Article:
*Hanif and Rintu are close friends and though Hanif is younger among the two, he talks almost like a confident grown-up who had been there and seen it all. It has been two months since nine year old Hanif fled from his home at Lanka in Assam’s Hojai district. He had ventured to climb a tree, rummaging through a bird’s nest to catch hold of a fledgling when his mother led him by the ears and gave him a good beating.


“I was so angry with Amma for punishing me that I left home that very day to board a train to Guwahati,” said Hanif – his face showing no regret for his decision. He stayed at the railway station for a week and took to sniffing glue with the older boys. Hanif eagerly went on to demonstrate how he sniffed glue and told me of his misadventures…


“I was once sitting at the doorway of a moving train, with my feet on the steps and was huffing Dendrite; the kick had made me so immune to any sight or sound that I didn’t remember how I fell off the steps suddenly. The next moment, I found myself at the hospital (laughs).”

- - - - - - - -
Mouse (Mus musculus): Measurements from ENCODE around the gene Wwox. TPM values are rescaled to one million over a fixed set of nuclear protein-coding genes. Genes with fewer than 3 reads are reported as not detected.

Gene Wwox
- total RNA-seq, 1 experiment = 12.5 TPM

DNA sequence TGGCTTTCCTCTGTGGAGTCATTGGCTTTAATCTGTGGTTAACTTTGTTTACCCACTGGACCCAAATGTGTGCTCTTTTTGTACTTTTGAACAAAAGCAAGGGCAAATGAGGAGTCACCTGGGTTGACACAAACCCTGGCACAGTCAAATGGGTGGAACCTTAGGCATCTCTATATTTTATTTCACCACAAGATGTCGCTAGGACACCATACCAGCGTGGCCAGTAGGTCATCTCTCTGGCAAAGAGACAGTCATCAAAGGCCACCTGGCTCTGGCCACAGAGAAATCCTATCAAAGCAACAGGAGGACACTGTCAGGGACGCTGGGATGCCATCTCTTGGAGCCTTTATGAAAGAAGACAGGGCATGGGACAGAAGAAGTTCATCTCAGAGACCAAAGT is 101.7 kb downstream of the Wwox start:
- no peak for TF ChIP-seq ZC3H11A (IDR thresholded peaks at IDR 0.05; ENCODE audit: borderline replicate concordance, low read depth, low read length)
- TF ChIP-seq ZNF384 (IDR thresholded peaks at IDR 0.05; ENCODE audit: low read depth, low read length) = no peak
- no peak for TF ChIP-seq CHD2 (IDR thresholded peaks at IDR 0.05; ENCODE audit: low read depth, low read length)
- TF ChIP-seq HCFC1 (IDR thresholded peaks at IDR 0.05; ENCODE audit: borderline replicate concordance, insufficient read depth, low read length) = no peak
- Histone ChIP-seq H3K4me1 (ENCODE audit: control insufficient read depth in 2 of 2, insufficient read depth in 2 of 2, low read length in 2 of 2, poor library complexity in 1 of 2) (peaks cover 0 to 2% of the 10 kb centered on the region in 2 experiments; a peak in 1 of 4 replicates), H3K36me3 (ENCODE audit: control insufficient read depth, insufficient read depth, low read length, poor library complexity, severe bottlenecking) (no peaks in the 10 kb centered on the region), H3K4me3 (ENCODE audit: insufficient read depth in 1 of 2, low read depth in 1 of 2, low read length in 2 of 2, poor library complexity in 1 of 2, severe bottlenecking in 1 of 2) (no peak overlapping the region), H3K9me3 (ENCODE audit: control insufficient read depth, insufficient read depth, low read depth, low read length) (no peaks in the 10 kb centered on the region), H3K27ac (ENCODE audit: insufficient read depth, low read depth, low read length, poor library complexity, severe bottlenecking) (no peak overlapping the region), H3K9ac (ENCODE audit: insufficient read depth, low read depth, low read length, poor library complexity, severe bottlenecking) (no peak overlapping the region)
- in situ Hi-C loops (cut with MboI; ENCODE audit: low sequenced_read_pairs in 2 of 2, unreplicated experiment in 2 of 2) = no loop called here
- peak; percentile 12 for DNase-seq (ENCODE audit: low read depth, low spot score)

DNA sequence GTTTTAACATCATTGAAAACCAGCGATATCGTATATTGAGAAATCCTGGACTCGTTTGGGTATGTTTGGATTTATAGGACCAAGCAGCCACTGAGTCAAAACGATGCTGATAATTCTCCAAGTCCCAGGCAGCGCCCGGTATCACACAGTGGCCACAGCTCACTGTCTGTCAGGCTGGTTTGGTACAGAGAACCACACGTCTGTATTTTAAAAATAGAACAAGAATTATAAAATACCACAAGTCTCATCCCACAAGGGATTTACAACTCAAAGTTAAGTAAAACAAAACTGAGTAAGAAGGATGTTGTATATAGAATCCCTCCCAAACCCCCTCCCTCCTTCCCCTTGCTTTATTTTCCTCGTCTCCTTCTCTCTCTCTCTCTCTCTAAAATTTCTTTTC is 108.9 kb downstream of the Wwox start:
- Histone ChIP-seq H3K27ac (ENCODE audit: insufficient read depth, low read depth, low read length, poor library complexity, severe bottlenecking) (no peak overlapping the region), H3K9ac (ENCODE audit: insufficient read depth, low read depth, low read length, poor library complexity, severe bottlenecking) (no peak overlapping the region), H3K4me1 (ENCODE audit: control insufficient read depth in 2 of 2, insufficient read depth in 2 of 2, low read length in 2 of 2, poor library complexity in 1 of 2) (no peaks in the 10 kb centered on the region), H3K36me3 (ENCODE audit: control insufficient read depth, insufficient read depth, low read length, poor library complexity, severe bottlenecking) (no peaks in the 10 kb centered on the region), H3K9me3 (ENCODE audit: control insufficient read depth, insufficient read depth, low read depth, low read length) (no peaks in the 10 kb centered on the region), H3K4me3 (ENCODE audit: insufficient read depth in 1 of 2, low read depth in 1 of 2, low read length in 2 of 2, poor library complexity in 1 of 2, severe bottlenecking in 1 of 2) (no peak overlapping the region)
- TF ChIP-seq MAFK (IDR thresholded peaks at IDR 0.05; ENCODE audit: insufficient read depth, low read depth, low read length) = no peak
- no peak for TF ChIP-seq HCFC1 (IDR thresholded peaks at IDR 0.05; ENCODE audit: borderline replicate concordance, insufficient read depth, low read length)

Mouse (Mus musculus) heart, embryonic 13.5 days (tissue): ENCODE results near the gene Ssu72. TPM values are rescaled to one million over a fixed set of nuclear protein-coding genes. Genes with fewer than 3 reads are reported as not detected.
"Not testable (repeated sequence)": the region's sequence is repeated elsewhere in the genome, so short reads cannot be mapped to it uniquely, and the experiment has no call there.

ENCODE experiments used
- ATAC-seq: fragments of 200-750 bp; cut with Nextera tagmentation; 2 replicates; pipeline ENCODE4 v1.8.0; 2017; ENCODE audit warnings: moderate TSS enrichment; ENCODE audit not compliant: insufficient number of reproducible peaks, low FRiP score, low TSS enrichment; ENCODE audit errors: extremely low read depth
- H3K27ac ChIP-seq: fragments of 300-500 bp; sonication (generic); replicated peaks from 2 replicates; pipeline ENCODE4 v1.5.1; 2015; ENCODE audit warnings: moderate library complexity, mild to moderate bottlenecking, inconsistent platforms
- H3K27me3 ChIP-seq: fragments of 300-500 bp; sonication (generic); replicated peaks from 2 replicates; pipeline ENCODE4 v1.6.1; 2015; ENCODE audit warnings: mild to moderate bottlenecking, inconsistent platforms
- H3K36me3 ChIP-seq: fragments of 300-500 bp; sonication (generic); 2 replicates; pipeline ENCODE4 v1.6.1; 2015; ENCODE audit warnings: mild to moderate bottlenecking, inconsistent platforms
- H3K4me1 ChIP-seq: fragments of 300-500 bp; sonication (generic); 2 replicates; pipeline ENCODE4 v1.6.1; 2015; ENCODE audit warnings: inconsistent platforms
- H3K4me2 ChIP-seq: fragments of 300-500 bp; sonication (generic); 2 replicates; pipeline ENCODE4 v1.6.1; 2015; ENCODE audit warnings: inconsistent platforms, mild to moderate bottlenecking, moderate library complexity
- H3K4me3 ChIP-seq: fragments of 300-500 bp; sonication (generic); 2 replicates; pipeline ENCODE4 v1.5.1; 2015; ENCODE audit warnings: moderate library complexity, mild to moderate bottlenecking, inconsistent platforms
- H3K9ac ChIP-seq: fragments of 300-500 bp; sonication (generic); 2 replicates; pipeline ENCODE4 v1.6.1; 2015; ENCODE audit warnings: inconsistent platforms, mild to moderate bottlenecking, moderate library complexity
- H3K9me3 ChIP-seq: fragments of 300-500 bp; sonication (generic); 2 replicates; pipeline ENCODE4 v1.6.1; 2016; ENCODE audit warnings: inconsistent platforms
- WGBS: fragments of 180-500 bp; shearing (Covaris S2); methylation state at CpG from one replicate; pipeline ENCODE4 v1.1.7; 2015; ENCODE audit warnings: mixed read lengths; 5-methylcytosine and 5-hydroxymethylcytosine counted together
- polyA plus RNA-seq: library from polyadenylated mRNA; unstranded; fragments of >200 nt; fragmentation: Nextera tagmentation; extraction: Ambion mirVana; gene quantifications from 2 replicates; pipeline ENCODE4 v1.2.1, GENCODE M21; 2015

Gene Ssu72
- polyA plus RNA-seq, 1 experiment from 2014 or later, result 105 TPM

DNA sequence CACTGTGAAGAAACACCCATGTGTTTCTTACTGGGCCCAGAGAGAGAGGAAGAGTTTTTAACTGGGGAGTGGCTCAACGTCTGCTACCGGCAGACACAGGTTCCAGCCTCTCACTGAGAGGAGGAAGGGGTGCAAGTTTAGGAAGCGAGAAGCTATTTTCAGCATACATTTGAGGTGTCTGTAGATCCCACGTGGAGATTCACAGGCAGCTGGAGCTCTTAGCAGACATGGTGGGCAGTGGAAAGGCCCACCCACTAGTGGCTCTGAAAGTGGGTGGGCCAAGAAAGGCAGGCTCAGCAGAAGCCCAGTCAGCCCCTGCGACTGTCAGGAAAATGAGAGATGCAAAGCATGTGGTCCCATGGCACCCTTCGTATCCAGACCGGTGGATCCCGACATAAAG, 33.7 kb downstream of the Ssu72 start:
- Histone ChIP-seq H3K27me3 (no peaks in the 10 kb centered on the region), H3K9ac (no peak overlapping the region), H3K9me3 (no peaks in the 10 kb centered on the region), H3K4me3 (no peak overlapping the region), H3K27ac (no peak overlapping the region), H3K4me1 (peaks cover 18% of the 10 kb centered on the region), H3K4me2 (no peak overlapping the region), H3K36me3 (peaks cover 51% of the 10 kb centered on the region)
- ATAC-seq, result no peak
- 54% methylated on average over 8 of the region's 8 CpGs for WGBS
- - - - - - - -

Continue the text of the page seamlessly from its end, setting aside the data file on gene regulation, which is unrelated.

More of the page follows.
I was shocked to listen to this little run-away child who took delight in reminiscing his past. He could have died or injured himself in the accident by his risky behavior, but he is as ignorant as his childhood follies to cherish the gift of life. Living in the streets has made him tough, reckless and indifferent. Hanif even confessed to chewing tobacco sometimes on his way home from school, though he has stopped sniffing glue. He asked me not to show him on television as that would make his mother know of his whereabouts and she might come looking for him. He does not wish to go back home.